London: A new pulse monitoring device that researchers say could prevent a stroke by detecting irregular heartbeat has been developed.
The device, which automatically checks if a patient has a condition called atrial fibrillation, in which the heart beats slightly irregularly, is being recommended by the National Institute for Health and Clinical Excellence (NICE) in UK.
Up to two million people - mostly elderly - suffer from the condition that causes blood to linger in a heart chamber, forming clots that can then be pushed into arteries and get stuck, resulting in stroke.
Every year some 12,500 people suffer AF-related strokes. If diagnosed, people can reduce their chance of stroke by taking blood-thinning drugs, `The Telegraph` reported.
However, although it can cause dizziness, palpitations and shortness of breath, hundreds of thousands do not know they have it as they have no symptoms.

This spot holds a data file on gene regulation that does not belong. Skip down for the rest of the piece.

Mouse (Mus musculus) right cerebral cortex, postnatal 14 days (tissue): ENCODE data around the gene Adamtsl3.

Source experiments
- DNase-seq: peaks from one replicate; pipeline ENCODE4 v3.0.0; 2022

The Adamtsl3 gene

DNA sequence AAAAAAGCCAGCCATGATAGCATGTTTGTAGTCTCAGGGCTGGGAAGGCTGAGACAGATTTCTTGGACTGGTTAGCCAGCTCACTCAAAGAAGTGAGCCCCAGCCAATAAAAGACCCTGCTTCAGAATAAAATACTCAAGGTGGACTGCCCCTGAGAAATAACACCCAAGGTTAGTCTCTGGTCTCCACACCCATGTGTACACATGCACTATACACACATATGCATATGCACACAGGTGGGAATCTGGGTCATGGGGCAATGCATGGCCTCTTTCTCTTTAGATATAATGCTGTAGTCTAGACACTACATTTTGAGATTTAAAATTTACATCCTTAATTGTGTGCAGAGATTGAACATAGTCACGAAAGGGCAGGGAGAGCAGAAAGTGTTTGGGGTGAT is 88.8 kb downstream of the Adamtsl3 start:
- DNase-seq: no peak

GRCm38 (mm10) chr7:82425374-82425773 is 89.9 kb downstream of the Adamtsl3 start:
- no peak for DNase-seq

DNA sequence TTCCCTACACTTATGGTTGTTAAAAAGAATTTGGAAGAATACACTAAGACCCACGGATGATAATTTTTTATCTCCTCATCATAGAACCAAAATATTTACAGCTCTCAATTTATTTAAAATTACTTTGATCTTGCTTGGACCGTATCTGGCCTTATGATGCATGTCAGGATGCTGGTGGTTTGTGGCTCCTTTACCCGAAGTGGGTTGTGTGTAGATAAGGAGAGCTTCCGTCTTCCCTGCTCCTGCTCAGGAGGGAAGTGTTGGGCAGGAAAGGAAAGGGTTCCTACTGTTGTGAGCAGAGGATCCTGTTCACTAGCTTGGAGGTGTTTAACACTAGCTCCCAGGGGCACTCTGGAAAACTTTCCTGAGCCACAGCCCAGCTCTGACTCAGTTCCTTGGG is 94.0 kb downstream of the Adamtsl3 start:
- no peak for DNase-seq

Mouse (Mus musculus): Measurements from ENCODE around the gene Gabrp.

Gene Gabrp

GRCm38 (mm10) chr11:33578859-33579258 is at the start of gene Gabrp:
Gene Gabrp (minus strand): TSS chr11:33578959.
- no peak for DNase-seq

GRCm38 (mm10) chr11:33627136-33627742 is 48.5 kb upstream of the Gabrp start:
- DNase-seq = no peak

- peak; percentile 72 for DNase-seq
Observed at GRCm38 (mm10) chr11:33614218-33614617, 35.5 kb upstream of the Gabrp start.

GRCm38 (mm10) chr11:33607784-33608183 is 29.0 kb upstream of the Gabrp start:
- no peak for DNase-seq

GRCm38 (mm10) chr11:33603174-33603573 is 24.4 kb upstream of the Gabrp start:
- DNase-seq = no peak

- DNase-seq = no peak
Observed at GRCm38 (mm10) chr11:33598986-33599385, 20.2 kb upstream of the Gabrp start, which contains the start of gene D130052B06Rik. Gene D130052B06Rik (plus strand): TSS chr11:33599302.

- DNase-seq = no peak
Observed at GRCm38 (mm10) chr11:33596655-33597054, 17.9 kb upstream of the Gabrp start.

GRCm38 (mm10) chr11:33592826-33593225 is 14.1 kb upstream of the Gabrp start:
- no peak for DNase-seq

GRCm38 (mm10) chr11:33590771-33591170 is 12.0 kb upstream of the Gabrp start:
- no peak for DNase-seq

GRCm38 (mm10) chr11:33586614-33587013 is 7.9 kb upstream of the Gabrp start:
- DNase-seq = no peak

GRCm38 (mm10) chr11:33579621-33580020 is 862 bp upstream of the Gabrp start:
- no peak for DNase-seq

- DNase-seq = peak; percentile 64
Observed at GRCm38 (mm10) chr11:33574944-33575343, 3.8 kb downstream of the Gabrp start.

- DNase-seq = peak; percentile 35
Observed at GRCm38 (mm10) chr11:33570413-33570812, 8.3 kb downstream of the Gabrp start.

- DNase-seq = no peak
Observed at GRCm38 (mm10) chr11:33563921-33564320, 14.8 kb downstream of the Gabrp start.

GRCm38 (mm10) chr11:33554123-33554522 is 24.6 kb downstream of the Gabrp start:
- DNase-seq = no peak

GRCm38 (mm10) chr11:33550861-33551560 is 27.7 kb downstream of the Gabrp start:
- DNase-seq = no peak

Of the two million estimated by the Atrial Fibrillation Association in UK to have it, some 600,000 are undiagnosed.
Nice is recommending to doctors the 75 pounds "WatchBP Home A" device that monitors blood pressure and pulse regularity.
Professor Carole Longson, from Nice, said the device "could increase the detection rate of AF compared with taking the pulse by hand".
"The guidance is not about screening for AF, but about the benefits that the device offers in helping to pick up AF by chance in being with suspected high blood pressure," she said.
"Unfortunately not everyone who has AF will know they have it, yet we know that around 4,500 strokes each year could be prevented if AF patients received appropriate treatment," said Dr Clare Walton, from UK`s Stroke Association.